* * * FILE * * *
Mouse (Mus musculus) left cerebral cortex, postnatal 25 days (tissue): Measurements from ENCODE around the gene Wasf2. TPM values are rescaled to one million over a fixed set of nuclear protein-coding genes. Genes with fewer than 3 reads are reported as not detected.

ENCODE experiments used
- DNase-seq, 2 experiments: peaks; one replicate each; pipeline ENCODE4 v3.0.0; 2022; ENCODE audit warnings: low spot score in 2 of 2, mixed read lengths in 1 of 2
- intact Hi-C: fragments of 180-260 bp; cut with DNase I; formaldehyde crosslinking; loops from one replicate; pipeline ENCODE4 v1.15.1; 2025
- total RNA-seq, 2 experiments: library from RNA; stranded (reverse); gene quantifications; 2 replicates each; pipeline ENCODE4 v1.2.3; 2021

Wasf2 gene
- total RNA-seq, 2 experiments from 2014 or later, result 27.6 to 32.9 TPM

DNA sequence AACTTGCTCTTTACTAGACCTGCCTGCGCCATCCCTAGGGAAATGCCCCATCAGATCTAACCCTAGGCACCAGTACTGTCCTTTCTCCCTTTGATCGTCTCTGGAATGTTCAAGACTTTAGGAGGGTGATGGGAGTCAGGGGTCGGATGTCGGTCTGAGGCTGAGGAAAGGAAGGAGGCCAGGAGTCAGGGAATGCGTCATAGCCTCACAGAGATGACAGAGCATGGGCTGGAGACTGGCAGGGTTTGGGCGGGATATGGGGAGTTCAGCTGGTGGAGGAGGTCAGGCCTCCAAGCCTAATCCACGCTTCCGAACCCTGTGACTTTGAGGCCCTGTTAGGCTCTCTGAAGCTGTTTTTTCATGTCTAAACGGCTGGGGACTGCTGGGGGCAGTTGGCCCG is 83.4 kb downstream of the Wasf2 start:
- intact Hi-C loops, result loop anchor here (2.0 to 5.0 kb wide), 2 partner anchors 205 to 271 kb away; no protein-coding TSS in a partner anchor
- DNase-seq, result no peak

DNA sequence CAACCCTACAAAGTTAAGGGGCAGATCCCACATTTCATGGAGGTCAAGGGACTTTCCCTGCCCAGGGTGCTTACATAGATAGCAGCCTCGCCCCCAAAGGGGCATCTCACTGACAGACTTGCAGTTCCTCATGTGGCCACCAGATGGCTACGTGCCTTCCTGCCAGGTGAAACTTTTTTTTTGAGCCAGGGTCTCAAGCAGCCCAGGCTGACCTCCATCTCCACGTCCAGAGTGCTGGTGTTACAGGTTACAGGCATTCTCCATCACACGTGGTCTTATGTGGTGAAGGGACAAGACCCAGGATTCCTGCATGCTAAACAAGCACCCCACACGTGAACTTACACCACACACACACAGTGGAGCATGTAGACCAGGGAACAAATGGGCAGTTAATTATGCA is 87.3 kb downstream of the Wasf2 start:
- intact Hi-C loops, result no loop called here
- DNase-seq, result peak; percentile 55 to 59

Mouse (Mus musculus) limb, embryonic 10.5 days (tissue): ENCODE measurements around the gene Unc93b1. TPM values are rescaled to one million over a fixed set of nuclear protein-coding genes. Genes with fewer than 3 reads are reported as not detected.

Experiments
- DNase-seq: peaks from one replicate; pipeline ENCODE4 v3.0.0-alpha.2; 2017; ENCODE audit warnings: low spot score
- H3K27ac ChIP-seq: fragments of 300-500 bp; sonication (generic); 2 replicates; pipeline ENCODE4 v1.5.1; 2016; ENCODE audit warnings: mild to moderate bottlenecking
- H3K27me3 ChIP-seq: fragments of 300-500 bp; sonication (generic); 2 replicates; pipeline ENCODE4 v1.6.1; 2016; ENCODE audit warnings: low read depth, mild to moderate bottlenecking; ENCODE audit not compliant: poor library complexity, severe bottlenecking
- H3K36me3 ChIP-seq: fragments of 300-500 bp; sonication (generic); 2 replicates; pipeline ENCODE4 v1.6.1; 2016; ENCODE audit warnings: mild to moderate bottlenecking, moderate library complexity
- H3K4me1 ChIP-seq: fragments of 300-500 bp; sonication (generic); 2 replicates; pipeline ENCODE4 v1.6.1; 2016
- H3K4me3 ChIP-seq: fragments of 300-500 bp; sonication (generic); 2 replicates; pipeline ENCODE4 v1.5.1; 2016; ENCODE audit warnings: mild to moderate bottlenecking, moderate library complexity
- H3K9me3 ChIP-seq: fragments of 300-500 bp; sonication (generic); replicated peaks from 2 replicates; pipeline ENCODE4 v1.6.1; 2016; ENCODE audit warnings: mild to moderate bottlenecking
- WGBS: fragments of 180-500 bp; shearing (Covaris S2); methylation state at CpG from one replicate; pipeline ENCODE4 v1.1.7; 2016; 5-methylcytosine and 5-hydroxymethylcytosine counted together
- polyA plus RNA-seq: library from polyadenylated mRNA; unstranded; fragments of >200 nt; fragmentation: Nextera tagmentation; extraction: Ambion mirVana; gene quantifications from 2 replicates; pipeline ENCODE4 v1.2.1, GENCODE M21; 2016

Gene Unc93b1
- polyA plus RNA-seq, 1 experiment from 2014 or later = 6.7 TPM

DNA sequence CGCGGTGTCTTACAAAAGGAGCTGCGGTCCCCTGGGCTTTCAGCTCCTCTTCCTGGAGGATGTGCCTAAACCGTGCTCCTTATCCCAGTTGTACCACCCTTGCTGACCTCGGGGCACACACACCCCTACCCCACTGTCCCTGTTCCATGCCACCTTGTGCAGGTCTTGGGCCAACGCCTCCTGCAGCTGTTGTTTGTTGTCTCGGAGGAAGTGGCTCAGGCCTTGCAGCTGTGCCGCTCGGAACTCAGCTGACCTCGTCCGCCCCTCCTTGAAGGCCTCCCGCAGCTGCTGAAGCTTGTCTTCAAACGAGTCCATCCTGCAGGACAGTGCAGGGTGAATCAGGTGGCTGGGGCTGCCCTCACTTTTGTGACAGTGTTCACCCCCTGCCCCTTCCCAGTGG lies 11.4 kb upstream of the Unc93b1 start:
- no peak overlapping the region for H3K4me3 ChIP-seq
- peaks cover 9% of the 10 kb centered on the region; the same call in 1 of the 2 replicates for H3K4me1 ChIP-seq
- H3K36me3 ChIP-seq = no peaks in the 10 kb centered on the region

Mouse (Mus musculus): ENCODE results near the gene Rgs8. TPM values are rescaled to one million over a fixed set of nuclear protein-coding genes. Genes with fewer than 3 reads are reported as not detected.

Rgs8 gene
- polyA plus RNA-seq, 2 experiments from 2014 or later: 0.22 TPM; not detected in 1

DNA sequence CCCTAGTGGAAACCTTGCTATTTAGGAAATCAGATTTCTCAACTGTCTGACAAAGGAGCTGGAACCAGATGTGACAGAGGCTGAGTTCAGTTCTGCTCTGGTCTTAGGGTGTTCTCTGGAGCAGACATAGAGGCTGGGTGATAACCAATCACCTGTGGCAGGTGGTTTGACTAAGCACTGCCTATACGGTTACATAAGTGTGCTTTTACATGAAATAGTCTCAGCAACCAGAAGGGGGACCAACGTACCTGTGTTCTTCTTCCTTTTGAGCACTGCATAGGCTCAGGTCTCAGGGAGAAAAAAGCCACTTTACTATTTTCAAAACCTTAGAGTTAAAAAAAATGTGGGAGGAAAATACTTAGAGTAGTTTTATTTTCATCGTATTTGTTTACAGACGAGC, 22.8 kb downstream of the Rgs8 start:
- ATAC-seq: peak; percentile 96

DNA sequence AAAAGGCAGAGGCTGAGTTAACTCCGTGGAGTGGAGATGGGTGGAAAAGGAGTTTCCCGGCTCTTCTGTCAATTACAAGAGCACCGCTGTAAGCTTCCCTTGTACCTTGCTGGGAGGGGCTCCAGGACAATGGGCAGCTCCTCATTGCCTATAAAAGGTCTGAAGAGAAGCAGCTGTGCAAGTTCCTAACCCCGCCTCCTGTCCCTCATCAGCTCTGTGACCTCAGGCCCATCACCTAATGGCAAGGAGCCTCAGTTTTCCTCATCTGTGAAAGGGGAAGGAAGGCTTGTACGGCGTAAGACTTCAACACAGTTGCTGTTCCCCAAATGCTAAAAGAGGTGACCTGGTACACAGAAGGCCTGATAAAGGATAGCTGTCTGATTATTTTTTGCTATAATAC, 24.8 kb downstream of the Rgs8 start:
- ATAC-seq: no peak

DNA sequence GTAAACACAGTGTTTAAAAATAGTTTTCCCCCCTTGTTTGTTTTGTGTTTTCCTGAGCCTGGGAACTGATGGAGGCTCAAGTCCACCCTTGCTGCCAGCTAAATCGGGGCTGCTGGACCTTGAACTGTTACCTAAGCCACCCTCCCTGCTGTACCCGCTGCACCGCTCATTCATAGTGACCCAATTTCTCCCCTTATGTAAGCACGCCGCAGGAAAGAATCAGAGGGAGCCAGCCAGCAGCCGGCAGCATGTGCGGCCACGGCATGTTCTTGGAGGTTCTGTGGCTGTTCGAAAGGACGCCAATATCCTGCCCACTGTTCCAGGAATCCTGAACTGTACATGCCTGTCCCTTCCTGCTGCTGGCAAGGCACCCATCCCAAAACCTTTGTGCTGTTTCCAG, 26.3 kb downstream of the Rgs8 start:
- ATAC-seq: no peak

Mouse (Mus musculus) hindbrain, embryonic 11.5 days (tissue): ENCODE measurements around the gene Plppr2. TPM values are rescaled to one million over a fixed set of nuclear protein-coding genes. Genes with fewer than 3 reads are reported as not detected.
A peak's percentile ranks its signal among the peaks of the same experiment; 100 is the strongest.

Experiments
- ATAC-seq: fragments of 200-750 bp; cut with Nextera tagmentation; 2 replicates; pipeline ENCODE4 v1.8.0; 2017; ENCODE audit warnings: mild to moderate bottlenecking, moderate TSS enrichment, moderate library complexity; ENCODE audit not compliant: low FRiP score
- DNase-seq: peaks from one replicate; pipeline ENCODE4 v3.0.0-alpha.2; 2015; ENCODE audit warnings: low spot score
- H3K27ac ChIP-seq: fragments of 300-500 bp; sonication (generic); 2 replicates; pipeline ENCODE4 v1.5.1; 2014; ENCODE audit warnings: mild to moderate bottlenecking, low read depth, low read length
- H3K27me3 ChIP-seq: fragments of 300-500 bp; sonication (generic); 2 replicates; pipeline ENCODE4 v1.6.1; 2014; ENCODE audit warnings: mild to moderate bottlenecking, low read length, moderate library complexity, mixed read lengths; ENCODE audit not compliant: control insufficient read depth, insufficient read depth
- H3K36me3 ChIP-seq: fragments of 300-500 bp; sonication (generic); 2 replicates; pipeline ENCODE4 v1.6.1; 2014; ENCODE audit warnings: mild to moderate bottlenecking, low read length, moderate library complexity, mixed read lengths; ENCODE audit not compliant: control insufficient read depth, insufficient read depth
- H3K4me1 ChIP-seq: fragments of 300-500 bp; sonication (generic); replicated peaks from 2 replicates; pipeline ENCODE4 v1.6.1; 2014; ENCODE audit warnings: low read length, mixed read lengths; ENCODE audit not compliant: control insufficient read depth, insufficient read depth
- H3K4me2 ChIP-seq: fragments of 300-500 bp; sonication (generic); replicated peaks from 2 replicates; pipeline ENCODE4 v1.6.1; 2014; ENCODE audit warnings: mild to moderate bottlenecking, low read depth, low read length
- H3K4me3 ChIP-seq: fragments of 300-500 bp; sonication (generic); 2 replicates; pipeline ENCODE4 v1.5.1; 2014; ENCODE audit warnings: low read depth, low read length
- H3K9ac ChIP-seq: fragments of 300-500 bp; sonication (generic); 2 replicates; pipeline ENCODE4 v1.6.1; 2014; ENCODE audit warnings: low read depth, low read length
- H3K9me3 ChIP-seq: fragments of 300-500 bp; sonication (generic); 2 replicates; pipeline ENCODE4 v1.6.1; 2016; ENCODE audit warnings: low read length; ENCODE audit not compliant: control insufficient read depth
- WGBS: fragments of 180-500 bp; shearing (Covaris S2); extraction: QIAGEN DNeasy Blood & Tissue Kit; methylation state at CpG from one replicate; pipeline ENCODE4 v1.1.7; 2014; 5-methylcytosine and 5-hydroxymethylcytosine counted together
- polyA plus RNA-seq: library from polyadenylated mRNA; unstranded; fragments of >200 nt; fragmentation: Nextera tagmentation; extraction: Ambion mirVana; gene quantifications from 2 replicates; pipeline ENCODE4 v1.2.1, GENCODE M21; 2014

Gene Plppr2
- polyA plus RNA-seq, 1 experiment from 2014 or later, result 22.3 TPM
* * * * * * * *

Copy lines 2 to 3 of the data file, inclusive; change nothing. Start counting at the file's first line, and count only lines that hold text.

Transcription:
ENCODE experiments used
- DNase-seq, 2 experiments: peaks; one replicate each; pipeline ENCODE4 v3.0.0; 2022; ENCODE audit warnings: low spot score in 2 of 2, mixed read lengths in 1 of 2